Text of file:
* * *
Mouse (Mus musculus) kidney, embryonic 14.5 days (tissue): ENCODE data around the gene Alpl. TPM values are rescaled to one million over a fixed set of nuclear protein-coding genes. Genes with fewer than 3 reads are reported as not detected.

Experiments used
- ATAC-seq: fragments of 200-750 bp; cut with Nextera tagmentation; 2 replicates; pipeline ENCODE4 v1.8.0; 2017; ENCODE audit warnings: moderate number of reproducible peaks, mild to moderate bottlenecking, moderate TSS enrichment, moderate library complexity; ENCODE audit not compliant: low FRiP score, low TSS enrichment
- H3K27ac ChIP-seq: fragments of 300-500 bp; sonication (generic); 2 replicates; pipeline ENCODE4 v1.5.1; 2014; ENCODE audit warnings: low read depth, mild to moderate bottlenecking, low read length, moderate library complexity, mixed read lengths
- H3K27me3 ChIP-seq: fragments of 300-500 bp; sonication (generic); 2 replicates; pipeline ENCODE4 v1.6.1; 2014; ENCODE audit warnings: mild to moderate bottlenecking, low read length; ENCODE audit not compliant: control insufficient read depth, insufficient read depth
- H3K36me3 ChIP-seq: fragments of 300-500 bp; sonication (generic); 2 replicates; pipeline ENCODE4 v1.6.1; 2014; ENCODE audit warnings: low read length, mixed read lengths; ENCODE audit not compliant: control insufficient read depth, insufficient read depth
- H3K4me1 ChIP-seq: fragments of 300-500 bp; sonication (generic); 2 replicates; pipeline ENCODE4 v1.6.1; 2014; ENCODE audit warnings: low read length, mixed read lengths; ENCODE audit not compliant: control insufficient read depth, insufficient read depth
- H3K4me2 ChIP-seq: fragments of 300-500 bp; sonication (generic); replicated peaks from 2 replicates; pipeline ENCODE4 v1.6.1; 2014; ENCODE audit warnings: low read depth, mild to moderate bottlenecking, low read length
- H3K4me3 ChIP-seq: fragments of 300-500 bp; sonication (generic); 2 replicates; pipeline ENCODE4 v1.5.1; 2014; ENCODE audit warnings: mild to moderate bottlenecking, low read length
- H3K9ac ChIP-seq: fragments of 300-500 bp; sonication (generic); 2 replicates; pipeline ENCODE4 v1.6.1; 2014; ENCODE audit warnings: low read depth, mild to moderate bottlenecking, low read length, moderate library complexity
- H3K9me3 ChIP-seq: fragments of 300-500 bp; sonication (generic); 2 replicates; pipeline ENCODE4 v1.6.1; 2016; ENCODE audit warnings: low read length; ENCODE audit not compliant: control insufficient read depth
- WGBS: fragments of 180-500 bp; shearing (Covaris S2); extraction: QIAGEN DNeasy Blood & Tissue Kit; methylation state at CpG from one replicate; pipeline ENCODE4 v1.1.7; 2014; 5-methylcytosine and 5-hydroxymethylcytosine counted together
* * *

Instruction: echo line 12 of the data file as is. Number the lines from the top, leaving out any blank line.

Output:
- WGBS: fragments of 180-500 bp; shearing (Covaris S2); extraction: QIAGEN DNeasy Blood & Tissue Kit; methylation state at CpG from one replicate; pipeline ENCODE4 v1.1.7; 2014; 5-methylcytosine and 5-hydroxymethylcytosine counted together